Who is responsible for a stolen cheque and the amount which the original customer whose cheque was duly deposited but he did not get?
As all nationalized banks are working under the control of the Reserve Bank of India (RBI) they are expected to follow rules and regulations codified by the same regulatory authority. But if something unforeseen incident happens and if there is no co-ordination or understanding of co-operation between the banks, they are susceptible to legal confrontation.
This has happened in case of a stolen cheque which was deposited in one bank and was en-cashed by the person who stole it by producing it in the bank which had issued the cheque. A bank’s customer received a cheque which was deposited by him in the bank in which he has the account. But after the cheque was deposited it was stolen from that bank.
The person who stole the cheque went to the bank on which the cheque was drawn and en-cashed it and disappeared after getting the amount. Who is then responsible for the stolen cheque and the amount?
The said cheque is not of a small amount. It was issued to an employee of Maharashtra State Electricity Distribution Company (MSECDL) in payment of Rs1, 58 736. This was part of his total amount which he was to receive after retirement.
The person who stole the cheque received the amount but not the concerned employee Shripati Patil. He therefore demanded the amount from the bank to which he had deposited the cheque and it was after depositing it and receiving the due receipt, the cheque was stolen. Hence he should receive the amount. The bank had to pay the amount to Mr Patil who received it from Central Bank of India where he has the account in which he had deposited the cheque.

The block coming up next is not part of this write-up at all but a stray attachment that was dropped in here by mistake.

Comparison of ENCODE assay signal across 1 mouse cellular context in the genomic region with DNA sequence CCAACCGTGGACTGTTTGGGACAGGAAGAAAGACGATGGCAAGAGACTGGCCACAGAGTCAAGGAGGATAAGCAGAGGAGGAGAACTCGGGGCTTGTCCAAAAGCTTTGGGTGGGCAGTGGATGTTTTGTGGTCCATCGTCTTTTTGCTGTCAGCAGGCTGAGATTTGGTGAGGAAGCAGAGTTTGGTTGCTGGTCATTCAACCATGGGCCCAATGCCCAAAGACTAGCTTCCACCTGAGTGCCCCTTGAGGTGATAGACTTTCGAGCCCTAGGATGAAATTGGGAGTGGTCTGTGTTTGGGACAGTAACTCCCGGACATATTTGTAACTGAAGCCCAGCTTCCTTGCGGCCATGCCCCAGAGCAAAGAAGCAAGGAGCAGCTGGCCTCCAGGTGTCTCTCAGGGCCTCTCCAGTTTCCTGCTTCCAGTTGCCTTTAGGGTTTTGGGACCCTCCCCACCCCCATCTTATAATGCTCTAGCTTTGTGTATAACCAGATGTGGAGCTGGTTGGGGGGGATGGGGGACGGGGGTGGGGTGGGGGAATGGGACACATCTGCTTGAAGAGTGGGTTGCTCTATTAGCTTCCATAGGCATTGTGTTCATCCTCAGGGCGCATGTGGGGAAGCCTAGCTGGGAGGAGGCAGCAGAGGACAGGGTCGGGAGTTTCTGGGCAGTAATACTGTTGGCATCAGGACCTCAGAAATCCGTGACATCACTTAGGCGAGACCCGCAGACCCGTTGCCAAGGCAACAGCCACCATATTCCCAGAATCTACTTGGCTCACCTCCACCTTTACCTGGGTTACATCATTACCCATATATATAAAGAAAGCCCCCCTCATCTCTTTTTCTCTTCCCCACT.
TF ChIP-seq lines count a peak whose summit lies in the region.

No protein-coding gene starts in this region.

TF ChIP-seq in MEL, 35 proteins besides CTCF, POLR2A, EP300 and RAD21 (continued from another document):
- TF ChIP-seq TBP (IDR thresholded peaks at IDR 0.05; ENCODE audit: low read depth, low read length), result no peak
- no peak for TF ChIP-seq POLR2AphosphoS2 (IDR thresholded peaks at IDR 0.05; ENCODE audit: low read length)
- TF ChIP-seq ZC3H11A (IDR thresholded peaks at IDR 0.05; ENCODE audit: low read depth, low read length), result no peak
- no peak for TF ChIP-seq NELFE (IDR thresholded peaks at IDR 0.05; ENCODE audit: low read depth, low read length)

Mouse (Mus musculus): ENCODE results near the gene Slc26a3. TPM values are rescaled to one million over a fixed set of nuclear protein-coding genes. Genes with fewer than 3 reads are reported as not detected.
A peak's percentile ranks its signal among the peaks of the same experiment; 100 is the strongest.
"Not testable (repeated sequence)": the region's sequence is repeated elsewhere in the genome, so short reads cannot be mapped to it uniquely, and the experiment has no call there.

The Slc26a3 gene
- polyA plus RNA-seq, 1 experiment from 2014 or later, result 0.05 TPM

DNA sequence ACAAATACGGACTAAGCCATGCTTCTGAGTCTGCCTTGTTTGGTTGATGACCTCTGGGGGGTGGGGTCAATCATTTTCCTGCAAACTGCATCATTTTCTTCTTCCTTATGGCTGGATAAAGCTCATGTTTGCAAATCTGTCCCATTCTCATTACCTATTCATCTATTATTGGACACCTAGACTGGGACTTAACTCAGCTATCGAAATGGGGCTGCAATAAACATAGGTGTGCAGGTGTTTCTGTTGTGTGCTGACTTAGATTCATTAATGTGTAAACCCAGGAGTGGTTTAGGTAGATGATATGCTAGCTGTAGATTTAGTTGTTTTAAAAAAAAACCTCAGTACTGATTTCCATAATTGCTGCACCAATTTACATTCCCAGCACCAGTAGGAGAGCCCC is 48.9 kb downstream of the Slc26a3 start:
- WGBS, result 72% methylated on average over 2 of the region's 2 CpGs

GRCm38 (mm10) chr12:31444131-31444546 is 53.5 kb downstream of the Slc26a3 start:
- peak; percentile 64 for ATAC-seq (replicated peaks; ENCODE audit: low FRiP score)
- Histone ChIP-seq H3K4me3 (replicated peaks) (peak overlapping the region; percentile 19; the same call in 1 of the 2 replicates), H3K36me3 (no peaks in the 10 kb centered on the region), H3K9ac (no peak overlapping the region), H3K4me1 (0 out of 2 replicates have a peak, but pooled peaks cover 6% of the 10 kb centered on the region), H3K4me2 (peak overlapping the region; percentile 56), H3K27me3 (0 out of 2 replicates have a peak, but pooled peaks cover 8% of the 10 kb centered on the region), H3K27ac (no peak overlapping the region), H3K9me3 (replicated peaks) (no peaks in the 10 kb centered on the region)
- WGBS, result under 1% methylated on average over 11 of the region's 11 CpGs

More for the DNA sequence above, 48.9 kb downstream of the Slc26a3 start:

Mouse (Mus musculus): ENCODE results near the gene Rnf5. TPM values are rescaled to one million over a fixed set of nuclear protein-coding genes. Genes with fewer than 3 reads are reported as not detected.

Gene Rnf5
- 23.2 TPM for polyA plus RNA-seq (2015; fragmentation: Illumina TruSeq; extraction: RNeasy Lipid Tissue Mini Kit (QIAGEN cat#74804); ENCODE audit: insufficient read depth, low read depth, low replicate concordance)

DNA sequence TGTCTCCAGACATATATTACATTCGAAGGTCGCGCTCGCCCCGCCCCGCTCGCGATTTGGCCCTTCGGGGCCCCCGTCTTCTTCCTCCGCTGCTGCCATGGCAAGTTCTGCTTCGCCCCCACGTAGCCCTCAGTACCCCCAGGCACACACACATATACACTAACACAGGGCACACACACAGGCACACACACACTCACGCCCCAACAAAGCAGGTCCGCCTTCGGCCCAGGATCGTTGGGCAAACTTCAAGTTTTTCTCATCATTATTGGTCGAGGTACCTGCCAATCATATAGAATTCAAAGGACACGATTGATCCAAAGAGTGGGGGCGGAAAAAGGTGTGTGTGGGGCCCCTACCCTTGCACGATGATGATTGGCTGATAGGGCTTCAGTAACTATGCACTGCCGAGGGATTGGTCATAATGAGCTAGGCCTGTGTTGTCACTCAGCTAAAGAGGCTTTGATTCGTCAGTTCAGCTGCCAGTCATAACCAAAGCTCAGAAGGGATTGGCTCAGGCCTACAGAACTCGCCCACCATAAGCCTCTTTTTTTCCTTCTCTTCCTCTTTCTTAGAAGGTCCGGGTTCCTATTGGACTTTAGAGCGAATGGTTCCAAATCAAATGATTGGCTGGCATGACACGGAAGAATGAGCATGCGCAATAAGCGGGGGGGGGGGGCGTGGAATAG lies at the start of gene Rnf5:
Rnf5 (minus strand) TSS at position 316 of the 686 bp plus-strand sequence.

When the cheque was lost, the matter was informed to the police who circulated information about it to all banks in the area including Bank of Maharashtra on which the cheque was issued on behalf of MSEDCL. But before any such intimation, the stolen cheque was presented to the concerned branch of Bank of Maharashtra and the payment was made.
According to Bank of Maharashtra’s concerned officials the cheque was bearer and MSEDCL having account in the branch issues bearer cheques of such amounts in view of immediate availability of the amount to its employees. MSEDCL has not confirmed that the cheque was bearer, on the contrary clarified that it was crossed.
As the dispute is whether the cheque was bearer or crossed, it was also pointed out that if the amount is over Rs50,000, identity of the person should be established by way of PAN card, etc. As this was not done it was the liability of Bank of Maharashtra to pay the amount to Central Bank which has paid the said amount to Mr Patil who is the legitimate receiver of the amount.
As the Bank of Maharashtra has not yet responded positively, a legal notice has been issued on behalf of Central Bank of India with demand to pay the amount as the stolen cheque was passed without verification and identification.